Thursday, December 04, 2003

More Chinese military threats against Taiwan. They are primarily a message to us, not to Taiwan. The Chinese premier is coming to visit the White House next week, and the Chinese want us to tell Taiwan not make China angry by holding a referendum on official independence. I half wish we'd respond to the Chicoms in kind, with some of our military officers putting out statements containing something like "We're ready to lay the smackdown if China wants to take the Taiwan thing to next level." Warmongering words can deter war you know. And it would deflate the warmongerers over there, as they know they can't win. What can they do? Bluff about how many millions of Chinese they're willing to sacrifice in a nuclear exchange? Please.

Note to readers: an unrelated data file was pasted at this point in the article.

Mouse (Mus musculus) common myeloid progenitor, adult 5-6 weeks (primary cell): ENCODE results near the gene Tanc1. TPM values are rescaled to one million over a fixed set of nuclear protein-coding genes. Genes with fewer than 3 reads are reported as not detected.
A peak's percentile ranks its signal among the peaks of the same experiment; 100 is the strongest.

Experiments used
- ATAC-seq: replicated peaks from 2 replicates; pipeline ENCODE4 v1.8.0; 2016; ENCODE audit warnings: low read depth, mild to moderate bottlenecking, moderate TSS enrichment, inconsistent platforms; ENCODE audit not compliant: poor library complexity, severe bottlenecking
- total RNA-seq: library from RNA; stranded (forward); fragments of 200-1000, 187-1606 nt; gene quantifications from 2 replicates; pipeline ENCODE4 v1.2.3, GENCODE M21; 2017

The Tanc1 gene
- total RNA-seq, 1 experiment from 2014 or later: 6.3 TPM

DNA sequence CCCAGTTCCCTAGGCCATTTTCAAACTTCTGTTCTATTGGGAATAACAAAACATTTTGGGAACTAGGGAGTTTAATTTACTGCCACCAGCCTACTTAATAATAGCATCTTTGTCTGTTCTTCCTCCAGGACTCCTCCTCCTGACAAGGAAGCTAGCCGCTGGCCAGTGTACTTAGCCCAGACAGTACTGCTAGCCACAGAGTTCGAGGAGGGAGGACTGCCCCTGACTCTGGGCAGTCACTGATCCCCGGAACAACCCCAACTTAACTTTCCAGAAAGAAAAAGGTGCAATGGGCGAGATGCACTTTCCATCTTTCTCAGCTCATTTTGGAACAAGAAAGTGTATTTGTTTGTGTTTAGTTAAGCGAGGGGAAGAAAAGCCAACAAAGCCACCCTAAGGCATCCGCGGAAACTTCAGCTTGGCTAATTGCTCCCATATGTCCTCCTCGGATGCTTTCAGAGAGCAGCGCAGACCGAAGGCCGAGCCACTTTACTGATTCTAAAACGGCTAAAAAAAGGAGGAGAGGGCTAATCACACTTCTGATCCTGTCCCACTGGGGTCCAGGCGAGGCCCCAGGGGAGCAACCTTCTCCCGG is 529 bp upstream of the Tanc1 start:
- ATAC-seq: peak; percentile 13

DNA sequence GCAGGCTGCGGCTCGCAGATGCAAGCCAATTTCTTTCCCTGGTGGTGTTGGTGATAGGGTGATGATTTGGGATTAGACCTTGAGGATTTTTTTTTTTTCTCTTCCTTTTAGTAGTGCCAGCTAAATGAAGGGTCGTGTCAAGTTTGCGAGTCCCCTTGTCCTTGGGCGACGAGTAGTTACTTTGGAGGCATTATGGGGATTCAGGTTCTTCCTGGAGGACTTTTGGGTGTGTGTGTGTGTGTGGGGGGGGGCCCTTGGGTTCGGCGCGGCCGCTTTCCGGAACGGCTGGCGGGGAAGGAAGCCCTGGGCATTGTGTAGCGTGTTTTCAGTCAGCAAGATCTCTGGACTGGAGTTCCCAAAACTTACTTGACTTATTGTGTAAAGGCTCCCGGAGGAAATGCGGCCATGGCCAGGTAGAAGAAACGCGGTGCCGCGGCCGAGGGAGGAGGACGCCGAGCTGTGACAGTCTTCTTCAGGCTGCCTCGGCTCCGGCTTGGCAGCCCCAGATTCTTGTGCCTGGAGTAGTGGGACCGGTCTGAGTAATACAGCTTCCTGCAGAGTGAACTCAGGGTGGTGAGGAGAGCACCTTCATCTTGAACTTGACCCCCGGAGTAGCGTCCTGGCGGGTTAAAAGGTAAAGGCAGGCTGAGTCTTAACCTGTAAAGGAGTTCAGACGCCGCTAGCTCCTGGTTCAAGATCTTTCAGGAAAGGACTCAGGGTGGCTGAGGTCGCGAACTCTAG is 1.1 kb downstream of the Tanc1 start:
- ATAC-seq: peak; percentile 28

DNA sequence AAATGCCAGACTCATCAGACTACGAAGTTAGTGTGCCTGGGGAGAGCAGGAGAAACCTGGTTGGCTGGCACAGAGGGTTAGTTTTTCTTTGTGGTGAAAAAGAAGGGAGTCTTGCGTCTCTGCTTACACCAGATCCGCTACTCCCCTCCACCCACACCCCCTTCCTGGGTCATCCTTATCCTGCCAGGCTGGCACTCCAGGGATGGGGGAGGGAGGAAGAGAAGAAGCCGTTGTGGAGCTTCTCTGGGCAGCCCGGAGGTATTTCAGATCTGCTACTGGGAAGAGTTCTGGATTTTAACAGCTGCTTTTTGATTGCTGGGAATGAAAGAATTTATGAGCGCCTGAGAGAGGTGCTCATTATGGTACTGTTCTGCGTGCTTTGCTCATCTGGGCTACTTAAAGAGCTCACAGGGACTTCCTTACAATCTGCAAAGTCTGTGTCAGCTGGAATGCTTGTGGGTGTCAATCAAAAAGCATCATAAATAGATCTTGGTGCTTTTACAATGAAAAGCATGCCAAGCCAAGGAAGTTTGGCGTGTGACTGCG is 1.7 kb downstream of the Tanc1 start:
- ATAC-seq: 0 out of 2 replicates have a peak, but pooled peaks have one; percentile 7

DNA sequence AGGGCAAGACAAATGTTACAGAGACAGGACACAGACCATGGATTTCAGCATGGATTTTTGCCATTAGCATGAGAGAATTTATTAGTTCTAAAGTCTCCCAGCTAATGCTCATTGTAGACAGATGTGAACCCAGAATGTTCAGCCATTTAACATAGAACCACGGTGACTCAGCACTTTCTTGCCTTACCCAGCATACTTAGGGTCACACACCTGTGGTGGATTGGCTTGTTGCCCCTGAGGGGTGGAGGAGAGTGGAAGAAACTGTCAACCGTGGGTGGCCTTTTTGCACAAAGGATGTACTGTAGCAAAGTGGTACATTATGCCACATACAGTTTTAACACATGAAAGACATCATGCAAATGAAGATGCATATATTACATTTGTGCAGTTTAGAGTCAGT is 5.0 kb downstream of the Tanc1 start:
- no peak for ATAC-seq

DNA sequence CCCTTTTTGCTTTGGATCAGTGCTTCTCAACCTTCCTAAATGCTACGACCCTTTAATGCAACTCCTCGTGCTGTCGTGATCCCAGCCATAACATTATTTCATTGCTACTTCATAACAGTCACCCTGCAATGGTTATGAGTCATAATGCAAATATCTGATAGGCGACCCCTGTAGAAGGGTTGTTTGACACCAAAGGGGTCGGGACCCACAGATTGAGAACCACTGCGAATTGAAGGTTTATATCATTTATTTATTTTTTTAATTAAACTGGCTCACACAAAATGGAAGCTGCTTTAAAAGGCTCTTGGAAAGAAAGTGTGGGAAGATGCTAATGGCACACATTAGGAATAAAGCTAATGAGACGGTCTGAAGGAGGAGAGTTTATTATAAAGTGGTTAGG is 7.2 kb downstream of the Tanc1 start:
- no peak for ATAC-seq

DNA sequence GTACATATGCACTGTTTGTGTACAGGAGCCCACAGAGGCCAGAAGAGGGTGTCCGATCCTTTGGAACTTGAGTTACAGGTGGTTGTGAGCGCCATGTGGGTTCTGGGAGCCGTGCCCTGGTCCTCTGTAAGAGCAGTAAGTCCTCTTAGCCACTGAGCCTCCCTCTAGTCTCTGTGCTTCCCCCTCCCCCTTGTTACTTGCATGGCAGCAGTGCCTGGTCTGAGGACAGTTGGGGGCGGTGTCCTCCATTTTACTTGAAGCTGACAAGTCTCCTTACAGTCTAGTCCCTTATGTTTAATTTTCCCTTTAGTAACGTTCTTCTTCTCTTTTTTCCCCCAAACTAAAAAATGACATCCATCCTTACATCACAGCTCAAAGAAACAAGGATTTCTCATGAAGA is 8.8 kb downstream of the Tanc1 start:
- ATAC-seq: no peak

I only half wish this because, believe it or not, I actually do care a little about diplomacy. It sounds much better to make high-minded pronouncements about the need to resolve the Taiwan issue peacefully and to make threats more implicitly than explicitly. More importantly, being diplomatic gives bellicose foes (at least the sane ones) the option of backing off without losing as much face.

While I'm on the topic of military confrontation, let me posit the following prediction. An huge conventional war fought directly by two nuclear powers' militaries is not only a possibility but an eventuality. Nuclear weapons rule out either side being totally defeated and conquered, but they don't rule out a huge fight over something nonessential, like a disputed border region. There are many disputed borders around the world and the nuclear club is getting ever more inclusive. Moreover, in such a war, victory is not total victory but rather reducing one's opponents options to suing for peace and nuclear escalation, the latter being unlikely due to the usual MAD deterrent. (Tom Clancy's Red Storm Rising envisioned such a scenario in Cold War Europe.)

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